Josh: So that's Mars. It's probably the way we're going to go, keep an eye out, because in a couple of centuries there'll probably be some seas on Mars.
Chuck: Yeah. And I think that guy that you mentioned, too, says even if we do manage to do this, it's going to be a constant process of reintroducing these elements, these volatile elements to keep that atmosphere going. I don't know if Michio Kaku is right, if it would ever self-sustain.
Josh: Well, it could if you do that standard paradigm of creating a runaway greenhouse effect.
Josh: What Martyn Fogg is saying is, "Why would you want to do that? Because then you have a greenhouse effect that you have to deal with."
Chuck: Well, that's what I was wondering. Yeah, then you have to rein that in.
Josh: Exactly. He takes a longer view of just slowly introducing stuff again and again to create this Martian atmosphere over a longer period, but in a more granular way.
Chuck: Right, right.
Josh: Like more directed than just creating a runaway greenhouse effect.
Chuck: That makes more sense, a little more focused.
Josh: Right. So we'll talk about some of Mars's rivals for the terraforming game, right after this.
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Chuck: So I guess I'm Venus since I'm always hot, because Venus is a very hot place. It's very unlike Mars, but some people say Venus has a few things going for it, namely it's super close; it's the closest planet to us. We have similar, almost-well, not identical, but very similar size and mass, and a very thick atmosphere just like Earth does. So there is a lot of similarities there, but you're sort of working in the opposite direction of Mars, is you've got to cool Venus down a lot, and there is lots of wacky ideas on how to do that. One of which is, what would you do if you were hot? Put up a big shade.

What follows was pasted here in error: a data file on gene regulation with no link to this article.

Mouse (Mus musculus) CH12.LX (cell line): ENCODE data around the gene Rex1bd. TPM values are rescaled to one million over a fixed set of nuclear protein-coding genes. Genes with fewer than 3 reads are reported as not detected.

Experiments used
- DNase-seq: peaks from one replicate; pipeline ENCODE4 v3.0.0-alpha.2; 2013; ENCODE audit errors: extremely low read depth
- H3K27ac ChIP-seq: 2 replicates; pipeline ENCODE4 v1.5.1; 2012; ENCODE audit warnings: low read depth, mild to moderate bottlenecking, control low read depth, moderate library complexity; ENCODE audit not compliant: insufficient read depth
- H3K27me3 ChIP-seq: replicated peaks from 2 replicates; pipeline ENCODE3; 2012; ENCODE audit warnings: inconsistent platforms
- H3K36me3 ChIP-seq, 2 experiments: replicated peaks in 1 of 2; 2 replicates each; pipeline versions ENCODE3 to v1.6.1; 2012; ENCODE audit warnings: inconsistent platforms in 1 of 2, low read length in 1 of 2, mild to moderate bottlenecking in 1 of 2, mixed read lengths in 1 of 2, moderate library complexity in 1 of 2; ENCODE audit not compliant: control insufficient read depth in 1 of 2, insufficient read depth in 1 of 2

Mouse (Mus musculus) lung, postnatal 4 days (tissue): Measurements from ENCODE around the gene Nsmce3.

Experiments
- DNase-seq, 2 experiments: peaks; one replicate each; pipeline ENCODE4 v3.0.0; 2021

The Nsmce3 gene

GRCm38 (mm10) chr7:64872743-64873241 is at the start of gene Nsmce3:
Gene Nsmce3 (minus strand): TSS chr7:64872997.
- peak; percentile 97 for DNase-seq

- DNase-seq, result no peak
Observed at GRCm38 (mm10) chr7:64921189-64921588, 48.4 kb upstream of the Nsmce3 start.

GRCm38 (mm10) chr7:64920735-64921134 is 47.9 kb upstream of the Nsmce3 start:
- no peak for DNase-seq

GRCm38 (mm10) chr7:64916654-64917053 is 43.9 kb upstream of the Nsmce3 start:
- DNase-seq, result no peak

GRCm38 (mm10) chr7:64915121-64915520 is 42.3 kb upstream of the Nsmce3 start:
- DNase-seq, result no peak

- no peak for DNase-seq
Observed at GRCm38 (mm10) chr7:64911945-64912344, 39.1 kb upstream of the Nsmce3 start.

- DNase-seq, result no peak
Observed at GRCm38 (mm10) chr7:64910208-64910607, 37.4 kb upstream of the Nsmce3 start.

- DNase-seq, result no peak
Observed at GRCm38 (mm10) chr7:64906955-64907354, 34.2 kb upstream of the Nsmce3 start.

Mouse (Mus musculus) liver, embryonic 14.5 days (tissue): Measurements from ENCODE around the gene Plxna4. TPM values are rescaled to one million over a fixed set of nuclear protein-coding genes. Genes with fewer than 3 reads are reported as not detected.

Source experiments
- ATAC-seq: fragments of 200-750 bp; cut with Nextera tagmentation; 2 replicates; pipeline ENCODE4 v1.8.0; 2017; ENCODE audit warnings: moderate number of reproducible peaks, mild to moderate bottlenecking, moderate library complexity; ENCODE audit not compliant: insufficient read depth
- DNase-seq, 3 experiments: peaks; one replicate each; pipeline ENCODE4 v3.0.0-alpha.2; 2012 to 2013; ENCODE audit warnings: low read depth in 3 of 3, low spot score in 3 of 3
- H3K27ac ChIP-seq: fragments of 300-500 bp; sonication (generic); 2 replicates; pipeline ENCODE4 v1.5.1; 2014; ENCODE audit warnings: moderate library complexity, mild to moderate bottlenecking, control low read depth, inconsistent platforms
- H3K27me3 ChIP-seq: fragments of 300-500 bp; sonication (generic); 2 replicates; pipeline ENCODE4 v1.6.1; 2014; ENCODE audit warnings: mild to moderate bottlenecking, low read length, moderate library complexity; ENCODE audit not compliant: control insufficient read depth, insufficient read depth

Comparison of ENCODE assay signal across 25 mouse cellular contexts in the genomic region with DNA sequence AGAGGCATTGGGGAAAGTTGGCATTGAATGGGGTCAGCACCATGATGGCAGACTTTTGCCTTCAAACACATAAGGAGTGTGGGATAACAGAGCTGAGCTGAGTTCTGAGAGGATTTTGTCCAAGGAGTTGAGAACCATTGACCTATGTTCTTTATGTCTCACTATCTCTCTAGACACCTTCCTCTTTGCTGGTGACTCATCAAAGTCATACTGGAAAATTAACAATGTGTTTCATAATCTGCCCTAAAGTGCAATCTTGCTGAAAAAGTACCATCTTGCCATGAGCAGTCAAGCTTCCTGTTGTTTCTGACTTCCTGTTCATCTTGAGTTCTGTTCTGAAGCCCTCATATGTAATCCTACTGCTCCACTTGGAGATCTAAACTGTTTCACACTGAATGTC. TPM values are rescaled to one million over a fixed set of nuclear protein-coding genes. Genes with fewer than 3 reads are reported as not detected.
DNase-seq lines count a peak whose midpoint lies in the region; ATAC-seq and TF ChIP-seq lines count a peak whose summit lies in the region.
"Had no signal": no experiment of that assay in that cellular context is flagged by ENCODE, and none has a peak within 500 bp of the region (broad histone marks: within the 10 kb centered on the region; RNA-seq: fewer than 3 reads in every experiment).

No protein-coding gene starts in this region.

Josh: Yeah, like one of those little umbrellas in a Tiki drink.
Chuck: Yeah, just a giant one.
Josh: Yes. Basically the idea is to block all sunlight from Venus and cool it. And apparently in about 100 years, Venus's atmosphere, which is pretty substantial like you said, and almost all CO2 would freeze and fall to the surface.
Chuck: Well, there is also a lot of sulfuric acid.
Josh: There is.